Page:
• Noront’s reaction to the federal budget  “Noront Resources, as a development stage mining company focused on the development of its Eagle’s Nest Mine within the Ring of Fire (James Bay Lowlands of Northern Ontario), is encouraged with the Federal Government’s commitment of support for the Ring of Fire and the mining industry.  The Economic Action Plan announced on March 21, 2013 states that the Federal Government has budgeted $4.4 million over three years for the Ring of Fire’s Capacity Building Initiative through the Federal Government’s Responsible Resource Development Plan. The Initiative, operated under the Federal Economic Development Initiative for Northern Ontario (“FedNor”), provides targeted support to communities directly adjacent to the Ring of Fire. The funding is available for activities such as business skills development, strategic business planning and Aboriginal youth engagement which are designed to ensure that First Nations benefit fully from resource development opportunities associated with Ring of Fire projects.  “It is clear after reading the Economic Action Plan that the Minister responsible for FedNor and the Ring of Fire, Tony Clement, and the Federal Government have listened to our ideas based upon our experiences in the Ring of Fire,” said Chairman and Interim CEO of Noront Resources, Paul Parisotto. Mr. Parisotto added: “We would like to thank the Government for addressing the needs of our industry alongside the legitimate concerns of our First Nations neighbours and partners.” Mr. Parisotto further added: “The mining industry has proven it is a strong contributor to Canada’s long-term growth and prosperity, and continued investment by all stakeholders will allow the true growth potential of the industry, including the Ring of Fire, to be realized.”  Noront Resources plans to begin mine development in 2015 from one of Canada’s highest-grade nickel, copper, platinum group elements discoveries and be in commercial production by 2017.  Noront also places great importance in its relationship with Canada’s First Nations, seeing them as long-term partners. Noront has established and implemented a comprehensive community-engagement programme to benefit the First Nations communities near the Ring of Fire. Recently Noront was awarded the Mining Magazine 2012 Editor’s award for corporate social and environmental responsibility. Noront has recently entered into a partnership with the Matawa First Nations and Confederation College to support training initiatives for the local communities. Noront also supports youth educational camps which are held in the communities each year.  “Noront is here for the long-haul and want to be recognized as a good corporate citizen”, Parisotto finishes. “We look forward to continuing our good working relationships and partnerships with the public, our First Nations neighbours and our governments.” ….”  Source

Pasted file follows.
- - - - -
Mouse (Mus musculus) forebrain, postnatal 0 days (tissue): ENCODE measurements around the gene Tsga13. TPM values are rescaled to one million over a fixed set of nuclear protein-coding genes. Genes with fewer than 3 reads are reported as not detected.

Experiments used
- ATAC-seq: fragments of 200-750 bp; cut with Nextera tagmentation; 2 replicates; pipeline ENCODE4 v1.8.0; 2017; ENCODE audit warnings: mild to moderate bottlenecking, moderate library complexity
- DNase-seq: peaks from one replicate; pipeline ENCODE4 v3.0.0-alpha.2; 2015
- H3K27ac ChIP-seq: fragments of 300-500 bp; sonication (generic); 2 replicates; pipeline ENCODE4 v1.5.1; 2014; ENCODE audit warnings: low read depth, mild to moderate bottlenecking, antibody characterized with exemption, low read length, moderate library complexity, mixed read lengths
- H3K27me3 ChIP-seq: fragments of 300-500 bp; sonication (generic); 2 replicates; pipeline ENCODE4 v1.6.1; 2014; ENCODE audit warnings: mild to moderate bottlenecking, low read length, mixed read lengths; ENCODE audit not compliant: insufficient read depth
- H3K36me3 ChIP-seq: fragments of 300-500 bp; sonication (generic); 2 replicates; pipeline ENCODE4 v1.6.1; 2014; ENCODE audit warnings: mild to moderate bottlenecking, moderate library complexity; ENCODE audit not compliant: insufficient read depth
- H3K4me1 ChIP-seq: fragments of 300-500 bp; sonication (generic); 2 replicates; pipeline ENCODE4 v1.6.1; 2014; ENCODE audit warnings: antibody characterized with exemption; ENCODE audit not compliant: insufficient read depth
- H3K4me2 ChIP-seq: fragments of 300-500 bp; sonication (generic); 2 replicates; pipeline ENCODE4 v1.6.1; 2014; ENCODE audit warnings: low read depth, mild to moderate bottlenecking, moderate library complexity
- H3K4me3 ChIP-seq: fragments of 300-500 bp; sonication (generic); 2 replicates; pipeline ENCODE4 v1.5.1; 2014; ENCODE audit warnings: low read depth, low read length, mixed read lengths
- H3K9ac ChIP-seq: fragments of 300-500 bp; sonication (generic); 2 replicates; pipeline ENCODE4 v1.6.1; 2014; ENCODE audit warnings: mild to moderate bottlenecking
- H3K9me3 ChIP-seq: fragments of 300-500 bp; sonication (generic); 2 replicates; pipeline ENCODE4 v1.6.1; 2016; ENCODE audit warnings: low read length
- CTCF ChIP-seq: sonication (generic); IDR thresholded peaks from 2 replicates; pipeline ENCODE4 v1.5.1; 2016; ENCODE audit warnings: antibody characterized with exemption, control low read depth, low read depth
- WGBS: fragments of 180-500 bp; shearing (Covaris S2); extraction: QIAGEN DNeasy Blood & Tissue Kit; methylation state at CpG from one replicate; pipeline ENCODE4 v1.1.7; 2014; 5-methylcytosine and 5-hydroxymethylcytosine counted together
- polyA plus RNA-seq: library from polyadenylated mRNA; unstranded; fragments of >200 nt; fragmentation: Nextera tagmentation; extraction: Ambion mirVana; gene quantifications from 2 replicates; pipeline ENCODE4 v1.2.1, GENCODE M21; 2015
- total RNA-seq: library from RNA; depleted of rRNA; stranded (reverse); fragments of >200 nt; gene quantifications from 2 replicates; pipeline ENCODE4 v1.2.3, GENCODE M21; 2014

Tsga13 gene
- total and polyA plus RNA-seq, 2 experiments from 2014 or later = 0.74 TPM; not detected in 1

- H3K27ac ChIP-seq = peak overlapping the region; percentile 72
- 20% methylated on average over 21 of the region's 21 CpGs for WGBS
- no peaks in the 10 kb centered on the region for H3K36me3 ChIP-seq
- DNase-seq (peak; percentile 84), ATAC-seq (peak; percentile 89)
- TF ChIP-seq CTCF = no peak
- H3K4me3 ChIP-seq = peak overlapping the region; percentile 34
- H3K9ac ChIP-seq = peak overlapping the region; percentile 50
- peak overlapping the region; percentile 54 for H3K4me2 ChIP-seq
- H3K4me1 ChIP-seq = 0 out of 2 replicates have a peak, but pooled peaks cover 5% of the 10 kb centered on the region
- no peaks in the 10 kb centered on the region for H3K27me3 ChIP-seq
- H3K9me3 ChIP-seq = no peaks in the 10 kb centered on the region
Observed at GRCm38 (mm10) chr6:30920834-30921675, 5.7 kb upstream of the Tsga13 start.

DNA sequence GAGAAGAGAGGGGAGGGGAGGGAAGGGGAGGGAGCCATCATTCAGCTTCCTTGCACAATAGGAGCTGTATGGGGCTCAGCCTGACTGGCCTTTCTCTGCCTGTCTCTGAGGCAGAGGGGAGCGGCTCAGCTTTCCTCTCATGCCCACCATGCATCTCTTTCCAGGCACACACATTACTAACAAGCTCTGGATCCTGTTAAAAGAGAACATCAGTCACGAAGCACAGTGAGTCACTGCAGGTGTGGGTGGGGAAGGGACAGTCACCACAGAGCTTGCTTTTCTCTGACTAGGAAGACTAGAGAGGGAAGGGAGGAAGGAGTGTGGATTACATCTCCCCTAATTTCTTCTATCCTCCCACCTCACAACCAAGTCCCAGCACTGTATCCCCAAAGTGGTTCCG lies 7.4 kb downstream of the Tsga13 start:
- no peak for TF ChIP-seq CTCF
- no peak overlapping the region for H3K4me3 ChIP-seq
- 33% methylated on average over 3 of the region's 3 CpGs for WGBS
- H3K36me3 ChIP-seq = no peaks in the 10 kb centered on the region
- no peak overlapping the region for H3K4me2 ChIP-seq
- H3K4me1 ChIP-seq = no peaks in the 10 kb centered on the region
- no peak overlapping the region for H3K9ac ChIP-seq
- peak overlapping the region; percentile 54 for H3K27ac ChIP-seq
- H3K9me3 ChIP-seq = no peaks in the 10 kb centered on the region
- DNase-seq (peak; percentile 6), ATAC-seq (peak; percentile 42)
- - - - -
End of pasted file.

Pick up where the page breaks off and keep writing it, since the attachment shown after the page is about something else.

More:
• More calls for all-season roads  “Weather conditions that were more typical for northwestern Ontario created a better winter season for communities that depend on the winter road network. But while those served by the winter roads say it has been successful this year, First Nations leaders are still pushing for all-season road access.  Nishnawbe Aski Nation Grand Chief Harvey Yesno said that until this winter it had been several years since all remote communities that rely on winter roads for transportation were able to receive most of their fuel, building supplies and other materials over winter roads, because the weather has been too mild.  “Last year was a bad year, a couple of years there we just didn’t [get anything],” he said.  “It caused … a financial havoc for communities because they [end up having] to fly in the fuel and goods and services.”  And there are still the tragedies that occur as people attempt to traverse the ice that may or may not be ready to bear weight.  Despite this year’s generally better weather conditions, one person who travels the winter road regularly said early snowfalls initially left the ice weak on some lakes. As a result, two people died while operating grooming machines that plunged through the ice, said Leo Anderson, who works in building maintenance for the Keewaytinook Okimakanak tribal council.  “If there’s too much snow before we get ice, then we … have a couple of problems,” he added. “We lost two people, which was terrible.”  Grand Chief Yesno said he expects the seasonal roads will continue to be unreliable in the years ahead.  “The ultimate goal is all-weather roads, eventually, over time,” he said ….”  Source

More open source information (excerpts from information monitored 1-28 Mar 13 (PDF) here. All information shared here in accordance with the Fair Dealing provisions (§29) of the Copyright Act. The blog is not responsible for the accuracy of the source material, and inclusion of material doesn’t mean endorsement.